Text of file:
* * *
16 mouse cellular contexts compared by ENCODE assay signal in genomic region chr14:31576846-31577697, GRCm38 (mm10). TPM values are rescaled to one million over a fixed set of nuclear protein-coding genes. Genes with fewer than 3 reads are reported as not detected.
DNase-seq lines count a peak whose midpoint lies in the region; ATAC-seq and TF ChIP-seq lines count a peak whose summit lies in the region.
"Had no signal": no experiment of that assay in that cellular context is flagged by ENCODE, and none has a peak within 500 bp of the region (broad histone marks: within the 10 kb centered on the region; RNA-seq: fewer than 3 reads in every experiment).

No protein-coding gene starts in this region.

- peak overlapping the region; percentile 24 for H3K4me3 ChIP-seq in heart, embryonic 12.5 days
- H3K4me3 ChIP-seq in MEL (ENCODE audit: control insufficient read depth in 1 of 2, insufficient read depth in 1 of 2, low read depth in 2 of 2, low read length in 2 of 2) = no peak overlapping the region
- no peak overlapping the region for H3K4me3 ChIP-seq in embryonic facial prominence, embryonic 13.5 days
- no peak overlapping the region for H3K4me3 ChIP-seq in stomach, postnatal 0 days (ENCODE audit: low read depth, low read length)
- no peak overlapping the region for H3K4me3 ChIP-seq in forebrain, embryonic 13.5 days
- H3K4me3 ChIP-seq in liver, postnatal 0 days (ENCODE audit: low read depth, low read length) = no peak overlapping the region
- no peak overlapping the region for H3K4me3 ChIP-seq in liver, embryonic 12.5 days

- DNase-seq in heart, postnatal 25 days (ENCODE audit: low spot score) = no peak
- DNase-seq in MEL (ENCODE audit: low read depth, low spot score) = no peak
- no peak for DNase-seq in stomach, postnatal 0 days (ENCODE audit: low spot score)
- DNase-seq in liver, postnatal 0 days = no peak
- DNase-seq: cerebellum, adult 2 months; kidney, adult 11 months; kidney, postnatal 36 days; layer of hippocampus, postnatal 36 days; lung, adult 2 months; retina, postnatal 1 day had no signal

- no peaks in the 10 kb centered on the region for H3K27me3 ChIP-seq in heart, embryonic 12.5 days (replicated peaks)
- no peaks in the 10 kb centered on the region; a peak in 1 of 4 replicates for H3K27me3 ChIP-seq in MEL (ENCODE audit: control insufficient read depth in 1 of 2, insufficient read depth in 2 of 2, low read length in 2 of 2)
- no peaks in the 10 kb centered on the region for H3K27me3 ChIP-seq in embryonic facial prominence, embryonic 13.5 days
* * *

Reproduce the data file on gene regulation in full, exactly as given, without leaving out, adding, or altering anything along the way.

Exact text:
16 mouse cellular contexts compared by ENCODE assay signal in genomic region chr14:31576846-31577697, GRCm38 (mm10). TPM values are rescaled to one million over a fixed set of nuclear protein-coding genes. Genes with fewer than 3 reads are reported as not detected.
DNase-seq lines count a peak whose midpoint lies in the region; ATAC-seq and TF ChIP-seq lines count a peak whose summit lies in the region.
"Had no signal": no experiment of that assay in that cellular context is flagged by ENCODE, and none has a peak within 500 bp of the region (broad histone marks: within the 10 kb centered on the region; RNA-seq: fewer than 3 reads in every experiment).

No protein-coding gene starts in this region.

- peak overlapping the region; percentile 24 for H3K4me3 ChIP-seq in heart, embryonic 12.5 days
- H3K4me3 ChIP-seq in MEL (ENCODE audit: control insufficient read depth in 1 of 2, insufficient read depth in 1 of 2, low read depth in 2 of 2, low read length in 2 of 2) = no peak overlapping the region
- no peak overlapping the region for H3K4me3 ChIP-seq in embryonic facial prominence, embryonic 13.5 days
- no peak overlapping the region for H3K4me3 ChIP-seq in stomach, postnatal 0 days (ENCODE audit: low read depth, low read length)
- no peak overlapping the region for H3K4me3 ChIP-seq in forebrain, embryonic 13.5 days
- H3K4me3 ChIP-seq in liver, postnatal 0 days (ENCODE audit: low read depth, low read length) = no peak overlapping the region
- no peak overlapping the region for H3K4me3 ChIP-seq in liver, embryonic 12.5 days

- DNase-seq in heart, postnatal 25 days (ENCODE audit: low spot score) = no peak
- DNase-seq in MEL (ENCODE audit: low read depth, low spot score) = no peak
- no peak for DNase-seq in stomach, postnatal 0 days (ENCODE audit: low spot score)
- DNase-seq in liver, postnatal 0 days = no peak
- DNase-seq: cerebellum, adult 2 months; kidney, adult 11 months; kidney, postnatal 36 days; layer of hippocampus, postnatal 36 days; lung, adult 2 months; retina, postnatal 1 day had no signal

- no peaks in the 10 kb centered on the region for H3K27me3 ChIP-seq in heart, embryonic 12.5 days (replicated peaks)
- no peaks in the 10 kb centered on the region; a peak in 1 of 4 replicates for H3K27me3 ChIP-seq in MEL (ENCODE audit: control insufficient read depth in 1 of 2, insufficient read depth in 2 of 2, low read length in 2 of 2)
- no peaks in the 10 kb centered on the region for H3K27me3 ChIP-seq in embryonic facial prominence, embryonic 13.5 days